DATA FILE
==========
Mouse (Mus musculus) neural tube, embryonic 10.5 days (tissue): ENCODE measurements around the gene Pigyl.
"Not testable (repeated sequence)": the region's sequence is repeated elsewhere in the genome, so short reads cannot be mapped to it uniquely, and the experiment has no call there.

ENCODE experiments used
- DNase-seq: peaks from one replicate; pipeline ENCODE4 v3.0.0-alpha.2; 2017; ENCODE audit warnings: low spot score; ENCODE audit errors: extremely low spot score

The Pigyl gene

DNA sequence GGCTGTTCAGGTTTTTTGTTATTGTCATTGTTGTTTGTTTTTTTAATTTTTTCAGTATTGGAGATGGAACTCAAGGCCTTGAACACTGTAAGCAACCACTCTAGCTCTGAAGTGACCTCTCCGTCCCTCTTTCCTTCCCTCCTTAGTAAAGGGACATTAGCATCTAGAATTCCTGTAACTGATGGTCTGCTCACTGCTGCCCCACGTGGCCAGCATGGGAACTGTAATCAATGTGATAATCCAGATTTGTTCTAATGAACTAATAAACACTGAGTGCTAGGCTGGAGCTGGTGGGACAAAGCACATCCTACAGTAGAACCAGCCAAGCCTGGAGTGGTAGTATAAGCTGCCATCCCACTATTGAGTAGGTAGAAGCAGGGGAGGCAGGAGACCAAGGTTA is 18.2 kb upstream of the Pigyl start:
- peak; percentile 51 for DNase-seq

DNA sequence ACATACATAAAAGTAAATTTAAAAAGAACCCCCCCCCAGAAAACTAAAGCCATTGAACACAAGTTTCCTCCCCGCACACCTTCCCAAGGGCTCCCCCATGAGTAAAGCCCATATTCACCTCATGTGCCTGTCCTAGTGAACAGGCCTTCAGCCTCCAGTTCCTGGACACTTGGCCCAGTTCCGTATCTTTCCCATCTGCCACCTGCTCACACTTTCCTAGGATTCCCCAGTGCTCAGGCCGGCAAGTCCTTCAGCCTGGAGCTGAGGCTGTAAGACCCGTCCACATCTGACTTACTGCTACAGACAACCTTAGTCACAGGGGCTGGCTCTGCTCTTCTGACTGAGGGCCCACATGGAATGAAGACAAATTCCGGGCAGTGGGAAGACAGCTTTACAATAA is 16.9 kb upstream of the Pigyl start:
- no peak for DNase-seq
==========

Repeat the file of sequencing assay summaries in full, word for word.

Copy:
Mouse (Mus musculus) neural tube, embryonic 10.5 days (tissue): ENCODE measurements around the gene Pigyl.
"Not testable (repeated sequence)": the region's sequence is repeated elsewhere in the genome, so short reads cannot be mapped to it uniquely, and the experiment has no call there.

ENCODE experiments used
- DNase-seq: peaks from one replicate; pipeline ENCODE4 v3.0.0-alpha.2; 2017; ENCODE audit warnings: low spot score; ENCODE audit errors: extremely low spot score

The Pigyl gene

DNA sequence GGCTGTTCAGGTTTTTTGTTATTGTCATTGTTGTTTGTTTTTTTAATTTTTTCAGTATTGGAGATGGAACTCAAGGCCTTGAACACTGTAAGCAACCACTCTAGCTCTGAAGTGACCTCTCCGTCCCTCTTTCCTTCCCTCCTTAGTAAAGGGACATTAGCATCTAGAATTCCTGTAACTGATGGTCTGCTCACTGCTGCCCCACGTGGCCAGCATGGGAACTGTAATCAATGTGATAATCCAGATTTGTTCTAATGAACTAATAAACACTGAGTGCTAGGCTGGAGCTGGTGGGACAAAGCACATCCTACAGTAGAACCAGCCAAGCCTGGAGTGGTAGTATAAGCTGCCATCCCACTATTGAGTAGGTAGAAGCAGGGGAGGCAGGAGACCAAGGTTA is 18.2 kb upstream of the Pigyl start:
- peak; percentile 51 for DNase-seq

DNA sequence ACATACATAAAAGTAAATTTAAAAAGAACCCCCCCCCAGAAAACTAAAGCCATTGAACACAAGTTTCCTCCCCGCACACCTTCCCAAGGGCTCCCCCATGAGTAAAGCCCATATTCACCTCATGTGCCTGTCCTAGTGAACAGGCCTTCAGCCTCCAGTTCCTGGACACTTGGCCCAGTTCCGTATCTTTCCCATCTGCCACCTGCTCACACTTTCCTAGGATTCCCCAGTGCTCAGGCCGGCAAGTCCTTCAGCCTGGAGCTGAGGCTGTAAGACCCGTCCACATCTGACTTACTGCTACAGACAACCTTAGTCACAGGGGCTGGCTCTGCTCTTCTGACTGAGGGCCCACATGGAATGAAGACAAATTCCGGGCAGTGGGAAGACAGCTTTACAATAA is 16.9 kb upstream of the Pigyl start:
- no peak for DNase-seq